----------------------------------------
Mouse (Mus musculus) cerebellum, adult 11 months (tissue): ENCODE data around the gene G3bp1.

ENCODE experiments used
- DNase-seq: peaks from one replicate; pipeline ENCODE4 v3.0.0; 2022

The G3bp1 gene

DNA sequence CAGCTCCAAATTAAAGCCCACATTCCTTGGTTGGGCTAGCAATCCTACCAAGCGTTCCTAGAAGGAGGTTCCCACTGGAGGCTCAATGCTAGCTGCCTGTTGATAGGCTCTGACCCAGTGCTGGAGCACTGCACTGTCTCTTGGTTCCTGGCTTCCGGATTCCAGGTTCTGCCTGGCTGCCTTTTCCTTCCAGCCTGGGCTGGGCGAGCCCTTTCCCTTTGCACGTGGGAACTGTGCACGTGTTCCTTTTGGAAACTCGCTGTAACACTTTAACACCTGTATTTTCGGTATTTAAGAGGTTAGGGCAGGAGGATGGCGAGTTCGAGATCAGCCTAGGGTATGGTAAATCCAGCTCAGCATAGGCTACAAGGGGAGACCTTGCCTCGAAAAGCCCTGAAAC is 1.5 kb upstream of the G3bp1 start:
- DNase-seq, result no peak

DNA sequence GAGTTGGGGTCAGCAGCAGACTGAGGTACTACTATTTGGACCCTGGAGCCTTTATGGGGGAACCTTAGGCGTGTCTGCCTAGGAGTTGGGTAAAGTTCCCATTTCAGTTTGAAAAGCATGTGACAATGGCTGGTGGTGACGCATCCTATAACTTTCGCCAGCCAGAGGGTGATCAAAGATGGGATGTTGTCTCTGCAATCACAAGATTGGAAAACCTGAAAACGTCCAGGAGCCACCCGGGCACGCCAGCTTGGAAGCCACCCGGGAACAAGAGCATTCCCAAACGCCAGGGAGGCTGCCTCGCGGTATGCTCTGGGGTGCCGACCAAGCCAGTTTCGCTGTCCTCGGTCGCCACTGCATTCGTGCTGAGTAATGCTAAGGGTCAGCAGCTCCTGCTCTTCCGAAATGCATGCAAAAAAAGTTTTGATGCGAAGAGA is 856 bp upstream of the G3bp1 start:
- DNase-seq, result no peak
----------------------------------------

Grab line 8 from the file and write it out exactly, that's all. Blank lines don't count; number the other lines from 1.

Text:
- DNase-seq, result no peak